Thursday, July 31, 2008

Shark Week: We Only Come Out At Night

There are ways to tell what kind of movie you're going to watch even before the movie starts. Sometimes you know an actor or a director and the kind of movies they make. Other times it's the subject matter. Still others it's from what people of have said about a movie. It's rare though that you get a warning from the DVD itself...

Oh boy. This should be awesome. You'd think I was watching the newly discovered footage from Metropolis or something. Not some shitty shark movie from 1987. A movie I picked up to review for last year's Shark Week but never got around to. A movie staring Treat Williams and Antonio Fargas. Yeah, THAT Antonio Fargas.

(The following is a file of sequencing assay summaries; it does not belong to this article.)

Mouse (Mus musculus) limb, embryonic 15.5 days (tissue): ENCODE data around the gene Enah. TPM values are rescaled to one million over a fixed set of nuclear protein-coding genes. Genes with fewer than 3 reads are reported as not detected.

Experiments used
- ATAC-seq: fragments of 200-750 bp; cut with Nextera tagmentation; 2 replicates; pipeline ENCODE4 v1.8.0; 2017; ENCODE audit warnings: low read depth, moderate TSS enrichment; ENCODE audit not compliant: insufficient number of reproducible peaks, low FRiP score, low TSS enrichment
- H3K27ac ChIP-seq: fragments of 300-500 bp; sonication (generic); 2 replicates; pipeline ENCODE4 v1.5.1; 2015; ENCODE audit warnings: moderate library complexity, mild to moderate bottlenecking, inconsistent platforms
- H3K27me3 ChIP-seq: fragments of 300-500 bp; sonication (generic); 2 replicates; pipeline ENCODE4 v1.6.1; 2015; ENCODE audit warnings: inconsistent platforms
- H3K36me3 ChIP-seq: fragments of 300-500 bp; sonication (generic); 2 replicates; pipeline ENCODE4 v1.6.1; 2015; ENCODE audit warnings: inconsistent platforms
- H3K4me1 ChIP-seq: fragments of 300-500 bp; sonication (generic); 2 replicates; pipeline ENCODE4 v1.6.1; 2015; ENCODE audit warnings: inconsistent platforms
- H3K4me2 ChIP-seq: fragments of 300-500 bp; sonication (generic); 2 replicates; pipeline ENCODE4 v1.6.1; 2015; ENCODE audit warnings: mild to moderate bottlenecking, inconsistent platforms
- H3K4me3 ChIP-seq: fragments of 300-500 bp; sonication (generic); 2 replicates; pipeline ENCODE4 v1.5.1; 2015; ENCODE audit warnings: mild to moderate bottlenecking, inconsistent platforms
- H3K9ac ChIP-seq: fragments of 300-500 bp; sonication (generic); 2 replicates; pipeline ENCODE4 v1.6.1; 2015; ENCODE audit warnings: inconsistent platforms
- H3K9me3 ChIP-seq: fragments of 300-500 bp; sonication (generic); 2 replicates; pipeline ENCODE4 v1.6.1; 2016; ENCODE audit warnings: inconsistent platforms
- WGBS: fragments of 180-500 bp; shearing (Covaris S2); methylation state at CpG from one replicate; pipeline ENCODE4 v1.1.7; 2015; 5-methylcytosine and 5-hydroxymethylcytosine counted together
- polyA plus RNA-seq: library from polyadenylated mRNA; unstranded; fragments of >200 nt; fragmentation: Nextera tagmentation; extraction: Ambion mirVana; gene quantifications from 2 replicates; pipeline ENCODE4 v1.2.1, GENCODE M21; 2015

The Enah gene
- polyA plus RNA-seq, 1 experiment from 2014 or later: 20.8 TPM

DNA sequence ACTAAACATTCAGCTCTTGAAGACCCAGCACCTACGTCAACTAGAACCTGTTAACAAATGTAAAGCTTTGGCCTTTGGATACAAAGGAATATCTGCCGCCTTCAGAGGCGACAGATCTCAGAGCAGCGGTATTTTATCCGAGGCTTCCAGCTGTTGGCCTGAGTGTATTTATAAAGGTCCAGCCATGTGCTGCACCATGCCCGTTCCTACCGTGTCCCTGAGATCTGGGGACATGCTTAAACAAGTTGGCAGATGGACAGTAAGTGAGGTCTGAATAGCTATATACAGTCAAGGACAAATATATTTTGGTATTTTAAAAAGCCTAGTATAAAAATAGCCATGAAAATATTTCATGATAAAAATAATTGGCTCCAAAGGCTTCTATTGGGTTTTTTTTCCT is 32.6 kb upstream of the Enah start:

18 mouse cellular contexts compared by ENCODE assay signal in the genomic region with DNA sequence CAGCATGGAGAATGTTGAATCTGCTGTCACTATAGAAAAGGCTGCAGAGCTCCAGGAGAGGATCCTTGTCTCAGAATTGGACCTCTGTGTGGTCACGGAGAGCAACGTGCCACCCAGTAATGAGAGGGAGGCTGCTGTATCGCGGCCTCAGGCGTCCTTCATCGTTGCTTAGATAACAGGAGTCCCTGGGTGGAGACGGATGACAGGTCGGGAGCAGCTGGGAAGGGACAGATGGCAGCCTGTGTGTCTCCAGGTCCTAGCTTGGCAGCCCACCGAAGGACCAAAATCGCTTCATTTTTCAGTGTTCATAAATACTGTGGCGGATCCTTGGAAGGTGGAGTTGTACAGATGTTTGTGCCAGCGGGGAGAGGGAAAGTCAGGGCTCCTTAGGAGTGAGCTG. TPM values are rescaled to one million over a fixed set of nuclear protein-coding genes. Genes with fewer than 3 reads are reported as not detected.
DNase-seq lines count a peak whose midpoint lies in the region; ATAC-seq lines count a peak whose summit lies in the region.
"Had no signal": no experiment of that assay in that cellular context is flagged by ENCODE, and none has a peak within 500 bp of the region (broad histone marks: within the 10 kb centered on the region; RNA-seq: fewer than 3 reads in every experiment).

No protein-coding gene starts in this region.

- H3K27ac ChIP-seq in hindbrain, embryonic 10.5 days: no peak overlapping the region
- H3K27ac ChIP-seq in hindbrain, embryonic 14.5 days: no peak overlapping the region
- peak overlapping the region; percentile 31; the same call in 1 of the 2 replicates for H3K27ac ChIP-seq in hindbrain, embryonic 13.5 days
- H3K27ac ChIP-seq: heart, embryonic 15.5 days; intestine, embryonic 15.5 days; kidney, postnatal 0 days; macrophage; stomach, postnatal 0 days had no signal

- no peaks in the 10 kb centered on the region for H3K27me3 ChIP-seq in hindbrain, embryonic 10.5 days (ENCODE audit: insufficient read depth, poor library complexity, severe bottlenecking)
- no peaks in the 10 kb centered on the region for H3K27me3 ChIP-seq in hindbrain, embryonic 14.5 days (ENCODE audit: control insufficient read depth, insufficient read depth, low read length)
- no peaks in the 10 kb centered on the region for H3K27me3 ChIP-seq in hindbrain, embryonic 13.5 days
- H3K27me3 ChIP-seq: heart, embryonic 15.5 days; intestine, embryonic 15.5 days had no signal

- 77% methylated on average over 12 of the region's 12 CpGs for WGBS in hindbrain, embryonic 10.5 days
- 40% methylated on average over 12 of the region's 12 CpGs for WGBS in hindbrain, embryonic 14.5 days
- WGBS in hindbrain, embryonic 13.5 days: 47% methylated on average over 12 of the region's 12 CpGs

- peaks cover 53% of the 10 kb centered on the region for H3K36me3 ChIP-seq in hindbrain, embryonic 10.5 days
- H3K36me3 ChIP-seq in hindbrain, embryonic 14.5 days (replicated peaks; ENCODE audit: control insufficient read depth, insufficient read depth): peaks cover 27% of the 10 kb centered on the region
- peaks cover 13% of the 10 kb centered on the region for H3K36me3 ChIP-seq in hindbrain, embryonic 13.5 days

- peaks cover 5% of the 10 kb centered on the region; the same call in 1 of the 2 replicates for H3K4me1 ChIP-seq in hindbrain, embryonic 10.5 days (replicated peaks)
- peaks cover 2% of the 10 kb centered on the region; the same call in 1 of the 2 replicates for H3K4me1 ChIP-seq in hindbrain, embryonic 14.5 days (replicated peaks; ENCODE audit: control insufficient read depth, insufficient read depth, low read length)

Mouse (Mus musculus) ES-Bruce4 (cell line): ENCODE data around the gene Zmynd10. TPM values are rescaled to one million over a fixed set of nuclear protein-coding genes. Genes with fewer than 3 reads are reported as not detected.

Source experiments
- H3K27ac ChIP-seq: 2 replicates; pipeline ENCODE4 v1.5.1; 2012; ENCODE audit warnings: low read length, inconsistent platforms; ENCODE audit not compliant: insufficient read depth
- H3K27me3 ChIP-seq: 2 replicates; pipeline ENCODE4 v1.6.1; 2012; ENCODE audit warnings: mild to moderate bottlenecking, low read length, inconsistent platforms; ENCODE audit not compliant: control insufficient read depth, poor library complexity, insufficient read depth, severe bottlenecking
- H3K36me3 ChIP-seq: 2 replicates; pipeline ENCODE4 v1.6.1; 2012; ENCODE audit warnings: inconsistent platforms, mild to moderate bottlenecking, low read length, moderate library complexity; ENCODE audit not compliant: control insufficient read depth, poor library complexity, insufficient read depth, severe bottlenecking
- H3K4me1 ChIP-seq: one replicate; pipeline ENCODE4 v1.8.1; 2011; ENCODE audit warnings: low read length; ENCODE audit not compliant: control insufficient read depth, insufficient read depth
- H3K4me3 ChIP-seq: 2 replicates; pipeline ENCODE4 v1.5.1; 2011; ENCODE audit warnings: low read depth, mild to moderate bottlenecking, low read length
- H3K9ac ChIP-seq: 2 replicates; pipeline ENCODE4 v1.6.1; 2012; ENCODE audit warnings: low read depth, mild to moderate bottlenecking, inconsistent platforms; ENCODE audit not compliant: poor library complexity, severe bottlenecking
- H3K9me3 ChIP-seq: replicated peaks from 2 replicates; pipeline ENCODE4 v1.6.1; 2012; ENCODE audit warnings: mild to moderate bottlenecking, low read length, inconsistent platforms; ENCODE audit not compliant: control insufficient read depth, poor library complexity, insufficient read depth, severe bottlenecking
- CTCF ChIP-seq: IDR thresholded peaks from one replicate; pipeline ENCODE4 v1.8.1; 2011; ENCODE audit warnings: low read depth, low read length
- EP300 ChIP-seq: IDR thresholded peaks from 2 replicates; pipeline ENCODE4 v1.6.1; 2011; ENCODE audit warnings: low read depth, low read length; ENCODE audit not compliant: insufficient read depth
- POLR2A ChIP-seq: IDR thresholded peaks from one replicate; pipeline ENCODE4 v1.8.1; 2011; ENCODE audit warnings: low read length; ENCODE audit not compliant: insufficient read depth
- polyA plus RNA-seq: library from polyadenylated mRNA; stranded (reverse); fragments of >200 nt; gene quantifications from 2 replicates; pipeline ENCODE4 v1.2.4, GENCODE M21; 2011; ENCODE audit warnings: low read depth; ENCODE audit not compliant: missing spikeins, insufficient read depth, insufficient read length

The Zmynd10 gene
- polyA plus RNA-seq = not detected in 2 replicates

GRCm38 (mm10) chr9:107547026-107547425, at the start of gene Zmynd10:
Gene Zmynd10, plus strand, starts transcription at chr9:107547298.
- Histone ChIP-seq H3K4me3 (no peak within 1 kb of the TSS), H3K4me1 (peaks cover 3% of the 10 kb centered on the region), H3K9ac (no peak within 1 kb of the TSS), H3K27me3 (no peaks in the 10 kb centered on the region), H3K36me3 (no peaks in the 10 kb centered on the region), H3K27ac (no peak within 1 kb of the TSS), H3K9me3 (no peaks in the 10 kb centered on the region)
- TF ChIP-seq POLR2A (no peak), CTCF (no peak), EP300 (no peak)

I'd like to tell you what it was about, but to be honest, I'm not sure. I'm not sure the writer or director are sure either. I'm not sure Treat Williams knew what the hell was going on. Something about a cd and wire tapping. And some business types who wanted to kill a guy because of the wire tapping. And some diamonds. And a cd. Oh, I mentioned the cd already. And there was a shark. The shark was kind of secondary though. It was there, but the story, if it can be called that, wasn't about the shark. And Huggy Bear was in it.

Did I mention that it didn't make any sense? That's on top of it just being plain bad. Not the good kind of bad either. Not Death Bed bad. Not Octopus 2 bad. No. This was the kind of bad that can't be described with words.

It's kind of like this: